COVID-19 has reinforced the dividing line between the developed and developing worlds. Recovery in developed countries, with high vaccination rates and generous fiscal stimuli, is impressive. But the situation is the opposite in developing nations. The future is as unpredictable as the virus, but experts are forecasting what may happen.
Office for National Statistics (ONS)
The pandemic has helped to fuel an increase in fraudulent activity, with more people engaging and transacting with organisations online. In the banking industry this has been borne out by figures from the Office for National Statistics (ONS) which has found a 68 per cent increase in remote banking fraud in 2020.
Spring is in the air, and so is price inflation in the UK, which saw its inflation rate rise sharply in April. Leading the way were prices for energy, utilities and clothing, primarily due to the lifting of COVID-related restrictions. As the rate closes in on the BoC’s target of 2 percent, will this upward trend be permanent or transitory?
The UK’s economy showed promising signs of recovery during the fourth quarter of 2020 but not enough to compensate for a dismal year, which, with its annual 9.9-percent contraction, broke a 300-year record and clocked in among the G7’s worst economic performances. Although 2021 is getting off to a slow start with new lockdown measures, increased vaccination and more consumer spending may fuel a vigorous rebound later in the year.
Although coronavirus restrictions have continued to be lifted, unemployment in the United Kingdom in the three months to July still increased, official data published on Tuesday, September 15, showed. According to the Office for National Statistics (ONS), the unemployment rate was estimated at 4.1 percent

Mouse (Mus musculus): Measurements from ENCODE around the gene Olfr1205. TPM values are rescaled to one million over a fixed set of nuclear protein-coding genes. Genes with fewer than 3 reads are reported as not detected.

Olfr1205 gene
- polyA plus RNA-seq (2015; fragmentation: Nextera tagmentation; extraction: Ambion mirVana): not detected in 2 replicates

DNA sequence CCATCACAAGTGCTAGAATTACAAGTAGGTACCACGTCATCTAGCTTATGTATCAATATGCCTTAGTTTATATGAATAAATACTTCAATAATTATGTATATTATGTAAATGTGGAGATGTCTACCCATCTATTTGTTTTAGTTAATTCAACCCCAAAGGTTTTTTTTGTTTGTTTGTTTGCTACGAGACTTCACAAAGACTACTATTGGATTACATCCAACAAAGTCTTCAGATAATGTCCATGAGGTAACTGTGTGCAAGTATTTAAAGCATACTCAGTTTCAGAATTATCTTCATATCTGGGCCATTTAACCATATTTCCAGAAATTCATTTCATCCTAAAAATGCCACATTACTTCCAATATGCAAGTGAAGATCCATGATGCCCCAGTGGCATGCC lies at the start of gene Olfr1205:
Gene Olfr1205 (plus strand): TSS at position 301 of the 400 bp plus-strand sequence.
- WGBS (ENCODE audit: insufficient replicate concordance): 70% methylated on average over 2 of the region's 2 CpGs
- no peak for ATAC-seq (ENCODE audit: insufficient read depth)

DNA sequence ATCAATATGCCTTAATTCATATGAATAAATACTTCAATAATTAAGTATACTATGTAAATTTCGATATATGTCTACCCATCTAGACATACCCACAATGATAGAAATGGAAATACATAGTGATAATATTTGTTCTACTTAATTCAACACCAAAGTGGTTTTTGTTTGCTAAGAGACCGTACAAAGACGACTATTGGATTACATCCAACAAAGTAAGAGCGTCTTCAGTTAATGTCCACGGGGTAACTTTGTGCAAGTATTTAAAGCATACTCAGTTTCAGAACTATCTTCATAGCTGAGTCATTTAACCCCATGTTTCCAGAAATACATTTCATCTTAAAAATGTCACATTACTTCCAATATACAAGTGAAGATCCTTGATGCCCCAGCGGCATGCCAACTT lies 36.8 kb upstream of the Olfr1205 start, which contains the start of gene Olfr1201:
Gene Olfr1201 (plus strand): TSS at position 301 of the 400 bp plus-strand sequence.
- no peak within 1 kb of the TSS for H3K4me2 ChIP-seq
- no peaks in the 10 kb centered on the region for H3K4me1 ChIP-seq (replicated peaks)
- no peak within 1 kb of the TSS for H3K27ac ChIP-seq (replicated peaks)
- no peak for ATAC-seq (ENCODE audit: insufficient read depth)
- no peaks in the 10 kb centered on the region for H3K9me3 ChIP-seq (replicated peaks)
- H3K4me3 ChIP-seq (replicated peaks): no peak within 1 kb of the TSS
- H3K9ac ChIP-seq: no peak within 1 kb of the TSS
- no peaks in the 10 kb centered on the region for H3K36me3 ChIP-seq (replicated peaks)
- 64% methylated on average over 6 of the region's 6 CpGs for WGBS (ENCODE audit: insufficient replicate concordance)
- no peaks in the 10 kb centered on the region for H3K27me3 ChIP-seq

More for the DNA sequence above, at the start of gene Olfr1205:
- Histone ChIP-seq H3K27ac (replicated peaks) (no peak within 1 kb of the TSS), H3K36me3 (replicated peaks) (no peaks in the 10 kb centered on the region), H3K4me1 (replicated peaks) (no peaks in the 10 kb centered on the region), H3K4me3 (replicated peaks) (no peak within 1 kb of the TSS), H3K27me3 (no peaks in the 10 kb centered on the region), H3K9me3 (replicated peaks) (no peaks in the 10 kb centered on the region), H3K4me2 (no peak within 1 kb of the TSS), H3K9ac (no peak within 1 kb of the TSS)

The United Kingdom’s annual inflation rate fell sharply in August to its lowest level in almost five years, as the government’s Eat Out to Help Out discount-meal scheme contributed significantly towards driving down the cost of living. Figures released by the Office for National Statistics (ONS) on Wednesday, September 16,
According to figures released on Friday, September 11, by the Office for National Statistics (ONS), the United Kingdom’s gross domestic product (GDP) expanded by 6.6 percent during July, as lockdown measures in the country continued to ease and the economy showed clearer signs of recovery.
Voters in the United Kingdom handed Prime Minister Boris Johnson and his Conservative Party a resounding victory via the recent election. Apparently believing that his plan would be the best horse to ride out of the Brexit quagmire in which the nation finds itself, Johnson has a strong mandate to meet successfully the 2020 deadlines: EU exit in January and EU trade deal by year’s end. Can he do it?
Misgivings about the ultimate outcome of Brexit have delivered a blow to the UK’s once-hot housing market. Buyers are reluctant to buy, and sellers are hesitant to sell—until there is more clarity on Brexit. House prices are trending lower, with few exceptions. As October 31, the new Brexit deadline, draws nearer, house buyers and sellers will watch developments closely and hope for a final resolution.